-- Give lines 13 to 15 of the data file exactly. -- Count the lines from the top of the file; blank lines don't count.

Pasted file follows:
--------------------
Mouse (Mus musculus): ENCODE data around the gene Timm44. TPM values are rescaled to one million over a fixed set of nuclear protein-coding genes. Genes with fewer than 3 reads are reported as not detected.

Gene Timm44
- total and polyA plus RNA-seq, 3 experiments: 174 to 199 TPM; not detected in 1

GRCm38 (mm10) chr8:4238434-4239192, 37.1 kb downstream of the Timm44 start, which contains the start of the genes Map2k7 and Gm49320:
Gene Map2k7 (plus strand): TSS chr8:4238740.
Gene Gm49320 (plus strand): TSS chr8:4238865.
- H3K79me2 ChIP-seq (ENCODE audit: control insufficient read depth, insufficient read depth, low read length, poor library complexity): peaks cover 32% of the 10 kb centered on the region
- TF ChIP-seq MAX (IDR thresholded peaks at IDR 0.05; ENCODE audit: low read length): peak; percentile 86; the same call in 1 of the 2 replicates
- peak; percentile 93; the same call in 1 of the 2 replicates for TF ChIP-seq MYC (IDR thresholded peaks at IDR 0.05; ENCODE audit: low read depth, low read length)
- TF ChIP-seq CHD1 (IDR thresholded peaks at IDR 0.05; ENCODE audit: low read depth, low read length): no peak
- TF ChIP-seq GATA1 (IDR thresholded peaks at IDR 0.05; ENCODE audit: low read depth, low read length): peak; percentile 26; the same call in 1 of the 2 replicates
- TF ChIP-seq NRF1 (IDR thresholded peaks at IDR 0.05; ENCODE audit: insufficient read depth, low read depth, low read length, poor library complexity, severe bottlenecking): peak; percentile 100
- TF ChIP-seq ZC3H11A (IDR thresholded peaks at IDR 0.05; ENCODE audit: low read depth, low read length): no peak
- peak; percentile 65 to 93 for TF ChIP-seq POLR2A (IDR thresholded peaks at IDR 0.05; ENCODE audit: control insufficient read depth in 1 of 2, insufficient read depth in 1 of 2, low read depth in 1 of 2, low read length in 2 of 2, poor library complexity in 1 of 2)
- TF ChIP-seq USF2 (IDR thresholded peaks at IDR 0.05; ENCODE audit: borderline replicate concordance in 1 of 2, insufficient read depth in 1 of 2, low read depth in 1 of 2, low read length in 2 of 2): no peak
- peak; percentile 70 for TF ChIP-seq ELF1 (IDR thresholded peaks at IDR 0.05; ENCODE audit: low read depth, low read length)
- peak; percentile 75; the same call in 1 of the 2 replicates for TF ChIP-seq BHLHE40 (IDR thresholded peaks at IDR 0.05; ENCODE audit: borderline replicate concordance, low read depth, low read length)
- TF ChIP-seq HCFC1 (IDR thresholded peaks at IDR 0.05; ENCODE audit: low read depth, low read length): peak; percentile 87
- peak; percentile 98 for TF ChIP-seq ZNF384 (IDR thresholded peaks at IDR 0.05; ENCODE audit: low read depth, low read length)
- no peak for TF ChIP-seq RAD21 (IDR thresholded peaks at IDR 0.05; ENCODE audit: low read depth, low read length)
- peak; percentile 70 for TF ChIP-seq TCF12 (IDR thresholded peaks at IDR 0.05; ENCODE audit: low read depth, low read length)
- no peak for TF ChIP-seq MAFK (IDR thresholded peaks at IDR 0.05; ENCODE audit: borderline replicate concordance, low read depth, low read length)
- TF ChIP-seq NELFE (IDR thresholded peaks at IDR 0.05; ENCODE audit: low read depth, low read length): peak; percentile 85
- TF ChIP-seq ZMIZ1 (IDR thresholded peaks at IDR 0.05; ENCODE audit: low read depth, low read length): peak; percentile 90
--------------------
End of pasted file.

- TF ChIP-seq ZC3H11A (IDR thresholded peaks at IDR 0.05; ENCODE audit: low read depth, low read length): no peak
- peak; percentile 65 to 93 for TF ChIP-seq POLR2A (IDR thresholded peaks at IDR 0.05; ENCODE audit: control insufficient read depth in 1 of 2, insufficient read depth in 1 of 2, low read depth in 1 of 2, low read length in 2 of 2, poor library complexity in 1 of 2)
- TF ChIP-seq USF2 (IDR thresholded peaks at IDR 0.05; ENCODE audit: borderline replicate concordance in 1 of 2, insufficient read depth in 1 of 2, low read depth in 1 of 2, low read length in 2 of 2): no peak